An Air Serbia A319, the new name and look for JATAirways

Etihad’s $US 100 million Air Serbia deal, given public confirmation in Belgrade this hour, swings open a new door into Europe for the UAE carrier to add to earlier door-openers in Eire with Aer Lingus and Germany with AirBerlin.

The major features of the arrangement are listed as:

·         Etihad Airways to acquire 49 per cent of JatAirways
·         JatAirways to be renamed and rebranded Air Serbia
·         Etihad Airways awarded five-year management contract for new airline
·         Etihad Airways and Government of Serbia both to inject USD 40 million
·         Etihad Airways and Government of Serbia to each provide up to USD 60 million further funding

While Etihad is making much of the potential Air Serbia has to leverage its small network and fleet into something much larger as the former eastern European economies grow, this is acknowledged within the airline game as a very tough prospect.

Even reading between the lines of the official announcements, it is clear that before it grows the rebranded Air Serbia the state owned carrier is going to shed jobs, lift productivity, and engage in some fierce turf wars with the larger European carriers that could be seen as having pushed it around as JATAirways.

At the moment Air Serbia will have five ATR turboprops, 13 rather old 737s and two leased Fokker F100s in its fleet. But it is acquiring 14 Airbus single aisle jets and from October, will start its route expansion with a two class A319, flying Belgrade-Abu Dhabi four times weekly to  to complement Etihad’s daily services between the cities.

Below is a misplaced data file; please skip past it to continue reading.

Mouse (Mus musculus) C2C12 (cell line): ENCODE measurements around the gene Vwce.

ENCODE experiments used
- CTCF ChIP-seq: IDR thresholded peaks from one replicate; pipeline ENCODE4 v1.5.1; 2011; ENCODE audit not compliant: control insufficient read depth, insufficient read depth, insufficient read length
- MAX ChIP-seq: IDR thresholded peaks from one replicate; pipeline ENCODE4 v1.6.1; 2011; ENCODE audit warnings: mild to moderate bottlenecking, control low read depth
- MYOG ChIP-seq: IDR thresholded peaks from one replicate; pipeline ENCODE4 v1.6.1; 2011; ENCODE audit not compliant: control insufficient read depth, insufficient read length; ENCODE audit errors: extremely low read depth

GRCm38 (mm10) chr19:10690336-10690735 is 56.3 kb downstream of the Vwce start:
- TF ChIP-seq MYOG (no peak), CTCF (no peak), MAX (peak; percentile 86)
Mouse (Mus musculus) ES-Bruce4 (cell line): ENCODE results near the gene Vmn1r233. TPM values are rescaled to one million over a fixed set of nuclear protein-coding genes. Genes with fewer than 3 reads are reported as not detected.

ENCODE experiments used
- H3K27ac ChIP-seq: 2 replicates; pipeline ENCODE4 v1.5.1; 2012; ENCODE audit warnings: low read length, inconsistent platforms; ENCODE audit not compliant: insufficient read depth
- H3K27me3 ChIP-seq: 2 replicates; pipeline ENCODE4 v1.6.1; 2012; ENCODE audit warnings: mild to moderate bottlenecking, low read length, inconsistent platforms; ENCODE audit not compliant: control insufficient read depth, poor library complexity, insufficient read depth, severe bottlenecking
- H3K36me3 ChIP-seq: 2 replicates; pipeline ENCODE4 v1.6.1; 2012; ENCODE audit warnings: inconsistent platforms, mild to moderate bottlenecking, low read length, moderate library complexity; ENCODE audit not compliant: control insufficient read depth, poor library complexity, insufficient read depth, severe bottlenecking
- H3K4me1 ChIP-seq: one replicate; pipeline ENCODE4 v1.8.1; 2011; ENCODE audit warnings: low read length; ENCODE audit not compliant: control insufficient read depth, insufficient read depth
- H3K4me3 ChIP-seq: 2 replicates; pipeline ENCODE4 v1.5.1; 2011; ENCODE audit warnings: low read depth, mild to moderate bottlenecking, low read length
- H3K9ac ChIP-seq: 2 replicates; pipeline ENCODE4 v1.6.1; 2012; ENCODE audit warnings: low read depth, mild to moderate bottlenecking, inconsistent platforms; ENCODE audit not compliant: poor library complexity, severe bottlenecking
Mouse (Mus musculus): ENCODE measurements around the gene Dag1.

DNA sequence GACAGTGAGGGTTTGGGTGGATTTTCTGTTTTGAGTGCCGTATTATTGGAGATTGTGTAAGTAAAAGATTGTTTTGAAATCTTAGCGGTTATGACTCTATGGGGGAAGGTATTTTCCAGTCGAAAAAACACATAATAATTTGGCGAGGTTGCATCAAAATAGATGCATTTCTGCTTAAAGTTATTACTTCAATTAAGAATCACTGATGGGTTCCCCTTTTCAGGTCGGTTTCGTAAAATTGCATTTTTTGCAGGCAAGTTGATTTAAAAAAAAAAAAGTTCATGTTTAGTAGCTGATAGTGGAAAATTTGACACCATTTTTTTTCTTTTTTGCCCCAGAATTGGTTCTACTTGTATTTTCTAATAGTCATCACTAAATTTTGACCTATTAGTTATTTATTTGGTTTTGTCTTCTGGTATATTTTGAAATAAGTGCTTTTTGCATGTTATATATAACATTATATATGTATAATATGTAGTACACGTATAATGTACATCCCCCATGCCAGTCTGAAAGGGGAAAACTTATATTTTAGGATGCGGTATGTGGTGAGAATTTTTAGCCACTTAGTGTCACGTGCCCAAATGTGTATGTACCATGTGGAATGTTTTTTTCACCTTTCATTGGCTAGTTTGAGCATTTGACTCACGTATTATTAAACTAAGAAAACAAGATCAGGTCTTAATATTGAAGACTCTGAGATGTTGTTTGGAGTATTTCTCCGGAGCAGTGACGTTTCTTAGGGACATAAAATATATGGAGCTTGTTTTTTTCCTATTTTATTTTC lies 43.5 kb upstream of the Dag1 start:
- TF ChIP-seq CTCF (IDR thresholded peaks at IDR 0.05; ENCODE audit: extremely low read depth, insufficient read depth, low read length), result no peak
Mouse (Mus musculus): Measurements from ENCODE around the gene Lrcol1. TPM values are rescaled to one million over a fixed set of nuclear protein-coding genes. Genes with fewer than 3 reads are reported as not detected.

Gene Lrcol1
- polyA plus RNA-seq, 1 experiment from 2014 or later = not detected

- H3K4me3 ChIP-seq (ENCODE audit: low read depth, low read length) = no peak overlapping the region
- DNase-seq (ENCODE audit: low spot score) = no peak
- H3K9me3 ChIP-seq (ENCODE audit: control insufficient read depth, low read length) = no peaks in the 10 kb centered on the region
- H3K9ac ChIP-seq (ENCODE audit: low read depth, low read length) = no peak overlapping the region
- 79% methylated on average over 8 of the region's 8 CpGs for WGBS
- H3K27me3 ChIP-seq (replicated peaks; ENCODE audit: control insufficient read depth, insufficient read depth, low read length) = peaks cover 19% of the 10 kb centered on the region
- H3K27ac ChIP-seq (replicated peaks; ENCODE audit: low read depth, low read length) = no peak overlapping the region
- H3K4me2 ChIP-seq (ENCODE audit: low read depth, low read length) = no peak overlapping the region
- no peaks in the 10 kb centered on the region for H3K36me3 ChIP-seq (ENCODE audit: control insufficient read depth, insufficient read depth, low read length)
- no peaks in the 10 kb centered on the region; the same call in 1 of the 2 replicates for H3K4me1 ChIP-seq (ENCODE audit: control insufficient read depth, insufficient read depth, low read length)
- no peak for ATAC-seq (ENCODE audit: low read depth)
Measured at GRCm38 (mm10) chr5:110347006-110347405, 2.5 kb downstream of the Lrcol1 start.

The position in relation to Australia-Europe travel sees Etihad taking up partial ownership in co-operative connections over Abu Dhabi with the flag carriers of Eire, Germany and now Serbia.  This is a much different strategy to that of Emirates, which competes head on with the national European carriers over its much larger UAE hub at Dubai.

Whether co-operative or confrontational approaches work best in terms of selling flights to European destinations from Australian cities may take some time, and large amounts of money, to determine.

But while the Dubai giant and its more recent competitor from Abu Dhabi go for the spoils and each other, consumers will have plenty of choices, from Australia, none of them flying Qantas.

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